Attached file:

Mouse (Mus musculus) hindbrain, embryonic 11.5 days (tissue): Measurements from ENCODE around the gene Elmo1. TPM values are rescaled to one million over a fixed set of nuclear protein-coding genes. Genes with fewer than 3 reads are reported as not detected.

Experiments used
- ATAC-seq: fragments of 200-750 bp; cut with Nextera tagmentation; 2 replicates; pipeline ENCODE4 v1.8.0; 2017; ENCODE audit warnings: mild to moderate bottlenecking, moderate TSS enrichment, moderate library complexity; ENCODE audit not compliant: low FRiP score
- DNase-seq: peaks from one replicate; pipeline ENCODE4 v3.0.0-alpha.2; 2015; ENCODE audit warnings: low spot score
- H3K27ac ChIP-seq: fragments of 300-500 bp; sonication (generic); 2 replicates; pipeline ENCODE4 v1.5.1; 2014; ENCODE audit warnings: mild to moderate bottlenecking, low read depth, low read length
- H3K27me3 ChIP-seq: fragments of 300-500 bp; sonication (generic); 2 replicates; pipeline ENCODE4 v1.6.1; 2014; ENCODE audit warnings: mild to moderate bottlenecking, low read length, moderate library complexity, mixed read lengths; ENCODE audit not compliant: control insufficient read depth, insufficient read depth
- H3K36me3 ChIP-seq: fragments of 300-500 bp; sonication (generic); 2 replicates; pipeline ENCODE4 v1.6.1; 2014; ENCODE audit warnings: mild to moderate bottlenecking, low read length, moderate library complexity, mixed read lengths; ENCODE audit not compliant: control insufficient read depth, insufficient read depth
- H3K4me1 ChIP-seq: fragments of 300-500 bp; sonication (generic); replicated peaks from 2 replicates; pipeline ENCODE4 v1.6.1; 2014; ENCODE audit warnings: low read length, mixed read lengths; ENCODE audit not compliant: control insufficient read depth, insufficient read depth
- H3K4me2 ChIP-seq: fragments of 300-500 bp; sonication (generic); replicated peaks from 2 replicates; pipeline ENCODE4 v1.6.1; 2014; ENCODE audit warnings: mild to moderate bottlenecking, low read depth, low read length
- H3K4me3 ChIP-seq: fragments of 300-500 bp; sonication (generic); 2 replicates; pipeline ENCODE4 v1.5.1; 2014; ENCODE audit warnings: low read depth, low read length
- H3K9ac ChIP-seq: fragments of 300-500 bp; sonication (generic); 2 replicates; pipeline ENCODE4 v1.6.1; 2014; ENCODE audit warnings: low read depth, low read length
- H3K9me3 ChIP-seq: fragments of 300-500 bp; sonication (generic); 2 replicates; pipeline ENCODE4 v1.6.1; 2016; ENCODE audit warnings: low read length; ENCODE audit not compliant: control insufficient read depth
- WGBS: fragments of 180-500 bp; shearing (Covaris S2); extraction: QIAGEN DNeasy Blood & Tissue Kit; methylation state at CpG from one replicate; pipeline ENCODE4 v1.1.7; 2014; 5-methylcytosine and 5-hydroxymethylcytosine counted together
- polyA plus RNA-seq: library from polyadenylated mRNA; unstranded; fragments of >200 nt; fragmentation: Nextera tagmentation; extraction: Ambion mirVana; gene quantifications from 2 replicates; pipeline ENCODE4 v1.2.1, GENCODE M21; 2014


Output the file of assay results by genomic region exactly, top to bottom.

Mouse (Mus musculus) hindbrain, embryonic 11.5 days (tissue): Measurements from ENCODE around the gene Elmo1. TPM values are rescaled to one million over a fixed set of nuclear protein-coding genes. Genes with fewer than 3 reads are reported as not detected.

Experiments used
- ATAC-seq: fragments of 200-750 bp; cut with Nextera tagmentation; 2 replicates; pipeline ENCODE4 v1.8.0; 2017; ENCODE audit warnings: mild to moderate bottlenecking, moderate TSS enrichment, moderate library complexity; ENCODE audit not compliant: low FRiP score
- DNase-seq: peaks from one replicate; pipeline ENCODE4 v3.0.0-alpha.2; 2015; ENCODE audit warnings: low spot score
- H3K27ac ChIP-seq: fragments of 300-500 bp; sonication (generic); 2 replicates; pipeline ENCODE4 v1.5.1; 2014; ENCODE audit warnings: mild to moderate bottlenecking, low read depth, low read length
- H3K27me3 ChIP-seq: fragments of 300-500 bp; sonication (generic); 2 replicates; pipeline ENCODE4 v1.6.1; 2014; ENCODE audit warnings: mild to moderate bottlenecking, low read length, moderate library complexity, mixed read lengths; ENCODE audit not compliant: control insufficient read depth, insufficient read depth
- H3K36me3 ChIP-seq: fragments of 300-500 bp; sonication (generic); 2 replicates; pipeline ENCODE4 v1.6.1; 2014; ENCODE audit warnings: mild to moderate bottlenecking, low read length, moderate library complexity, mixed read lengths; ENCODE audit not compliant: control insufficient read depth, insufficient read depth
- H3K4me1 ChIP-seq: fragments of 300-500 bp; sonication (generic); replicated peaks from 2 replicates; pipeline ENCODE4 v1.6.1; 2014; ENCODE audit warnings: low read length, mixed read lengths; ENCODE audit not compliant: control insufficient read depth, insufficient read depth
- H3K4me2 ChIP-seq: fragments of 300-500 bp; sonication (generic); replicated peaks from 2 replicates; pipeline ENCODE4 v1.6.1; 2014; ENCODE audit warnings: mild to moderate bottlenecking, low read depth, low read length
- H3K4me3 ChIP-seq: fragments of 300-500 bp; sonication (generic); 2 replicates; pipeline ENCODE4 v1.5.1; 2014; ENCODE audit warnings: low read depth, low read length
- H3K9ac ChIP-seq: fragments of 300-500 bp; sonication (generic); 2 replicates; pipeline ENCODE4 v1.6.1; 2014; ENCODE audit warnings: low read depth, low read length
- H3K9me3 ChIP-seq: fragments of 300-500 bp; sonication (generic); 2 replicates; pipeline ENCODE4 v1.6.1; 2016; ENCODE audit warnings: low read length; ENCODE audit not compliant: control insufficient read depth
- WGBS: fragments of 180-500 bp; shearing (Covaris S2); extraction: QIAGEN DNeasy Blood & Tissue Kit; methylation state at CpG from one replicate; pipeline ENCODE4 v1.1.7; 2014; 5-methylcytosine and 5-hydroxymethylcytosine counted together
- polyA plus RNA-seq: library from polyadenylated mRNA; unstranded; fragments of >200 nt; fragmentation: Nextera tagmentation; extraction: Ambion mirVana; gene quantifications from 2 replicates; pipeline ENCODE4 v1.2.1, GENCODE M21; 2014